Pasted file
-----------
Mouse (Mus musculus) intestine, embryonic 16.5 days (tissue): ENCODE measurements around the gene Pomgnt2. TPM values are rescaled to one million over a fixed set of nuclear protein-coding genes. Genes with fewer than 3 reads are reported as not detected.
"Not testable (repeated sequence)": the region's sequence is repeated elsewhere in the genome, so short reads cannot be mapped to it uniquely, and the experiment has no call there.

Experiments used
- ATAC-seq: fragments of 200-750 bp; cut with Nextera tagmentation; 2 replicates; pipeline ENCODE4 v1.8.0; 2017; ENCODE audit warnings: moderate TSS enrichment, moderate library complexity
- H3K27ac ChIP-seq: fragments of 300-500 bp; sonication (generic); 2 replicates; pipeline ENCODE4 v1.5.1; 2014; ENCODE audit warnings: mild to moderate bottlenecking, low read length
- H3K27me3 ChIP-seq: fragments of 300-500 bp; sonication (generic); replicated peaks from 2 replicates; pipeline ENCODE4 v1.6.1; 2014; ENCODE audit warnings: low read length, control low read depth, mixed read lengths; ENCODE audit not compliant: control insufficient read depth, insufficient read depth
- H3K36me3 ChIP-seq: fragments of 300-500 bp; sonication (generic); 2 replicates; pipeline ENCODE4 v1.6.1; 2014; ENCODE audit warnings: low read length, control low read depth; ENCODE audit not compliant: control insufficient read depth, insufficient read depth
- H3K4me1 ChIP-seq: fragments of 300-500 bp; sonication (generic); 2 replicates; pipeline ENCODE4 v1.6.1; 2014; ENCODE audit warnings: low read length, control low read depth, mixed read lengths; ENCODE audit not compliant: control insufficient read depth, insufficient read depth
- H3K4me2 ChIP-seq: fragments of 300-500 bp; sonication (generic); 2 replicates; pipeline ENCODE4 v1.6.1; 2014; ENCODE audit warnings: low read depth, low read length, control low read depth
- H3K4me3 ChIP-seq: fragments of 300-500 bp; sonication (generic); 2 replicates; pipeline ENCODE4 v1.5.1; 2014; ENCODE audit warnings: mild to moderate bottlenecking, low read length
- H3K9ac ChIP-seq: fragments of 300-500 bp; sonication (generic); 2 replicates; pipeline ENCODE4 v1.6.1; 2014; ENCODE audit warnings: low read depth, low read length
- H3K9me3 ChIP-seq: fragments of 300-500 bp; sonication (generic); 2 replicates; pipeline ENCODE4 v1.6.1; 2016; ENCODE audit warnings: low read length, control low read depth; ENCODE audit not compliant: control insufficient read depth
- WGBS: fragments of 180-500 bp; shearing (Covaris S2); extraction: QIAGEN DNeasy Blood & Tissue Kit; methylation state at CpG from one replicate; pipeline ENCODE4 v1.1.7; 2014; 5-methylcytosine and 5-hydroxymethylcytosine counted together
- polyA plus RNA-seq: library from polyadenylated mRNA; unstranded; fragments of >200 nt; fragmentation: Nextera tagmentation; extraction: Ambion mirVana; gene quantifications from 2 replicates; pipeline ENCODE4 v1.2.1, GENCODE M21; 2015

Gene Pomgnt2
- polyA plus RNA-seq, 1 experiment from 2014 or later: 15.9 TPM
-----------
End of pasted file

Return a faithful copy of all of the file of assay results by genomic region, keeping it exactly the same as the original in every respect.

Mouse (Mus musculus) intestine, embryonic 16.5 days (tissue): ENCODE measurements around the gene Pomgnt2. TPM values are rescaled to one million over a fixed set of nuclear protein-coding genes. Genes with fewer than 3 reads are reported as not detected.
"Not testable (repeated sequence)": the region's sequence is repeated elsewhere in the genome, so short reads cannot be mapped to it uniquely, and the experiment has no call there.

Experiments used
- ATAC-seq: fragments of 200-750 bp; cut with Nextera tagmentation; 2 replicates; pipeline ENCODE4 v1.8.0; 2017; ENCODE audit warnings: moderate TSS enrichment, moderate library complexity
- H3K27ac ChIP-seq: fragments of 300-500 bp; sonication (generic); 2 replicates; pipeline ENCODE4 v1.5.1; 2014; ENCODE audit warnings: mild to moderate bottlenecking, low read length
- H3K27me3 ChIP-seq: fragments of 300-500 bp; sonication (generic); replicated peaks from 2 replicates; pipeline ENCODE4 v1.6.1; 2014; ENCODE audit warnings: low read length, control low read depth, mixed read lengths; ENCODE audit not compliant: control insufficient read depth, insufficient read depth
- H3K36me3 ChIP-seq: fragments of 300-500 bp; sonication (generic); 2 replicates; pipeline ENCODE4 v1.6.1; 2014; ENCODE audit warnings: low read length, control low read depth; ENCODE audit not compliant: control insufficient read depth, insufficient read depth
- H3K4me1 ChIP-seq: fragments of 300-500 bp; sonication (generic); 2 replicates; pipeline ENCODE4 v1.6.1; 2014; ENCODE audit warnings: low read length, control low read depth, mixed read lengths; ENCODE audit not compliant: control insufficient read depth, insufficient read depth
- H3K4me2 ChIP-seq: fragments of 300-500 bp; sonication (generic); 2 replicates; pipeline ENCODE4 v1.6.1; 2014; ENCODE audit warnings: low read depth, low read length, control low read depth
- H3K4me3 ChIP-seq: fragments of 300-500 bp; sonication (generic); 2 replicates; pipeline ENCODE4 v1.5.1; 2014; ENCODE audit warnings: mild to moderate bottlenecking, low read length
- H3K9ac ChIP-seq: fragments of 300-500 bp; sonication (generic); 2 replicates; pipeline ENCODE4 v1.6.1; 2014; ENCODE audit warnings: low read depth, low read length
- H3K9me3 ChIP-seq: fragments of 300-500 bp; sonication (generic); 2 replicates; pipeline ENCODE4 v1.6.1; 2016; ENCODE audit warnings: low read length, control low read depth; ENCODE audit not compliant: control insufficient read depth
- WGBS: fragments of 180-500 bp; shearing (Covaris S2); extraction: QIAGEN DNeasy Blood & Tissue Kit; methylation state at CpG from one replicate; pipeline ENCODE4 v1.1.7; 2014; 5-methylcytosine and 5-hydroxymethylcytosine counted together
- polyA plus RNA-seq: library from polyadenylated mRNA; unstranded; fragments of >200 nt; fragmentation: Nextera tagmentation; extraction: Ambion mirVana; gene quantifications from 2 replicates; pipeline ENCODE4 v1.2.1, GENCODE M21; 2015

Gene Pomgnt2
- polyA plus RNA-seq, 1 experiment from 2014 or later: 15.9 TPM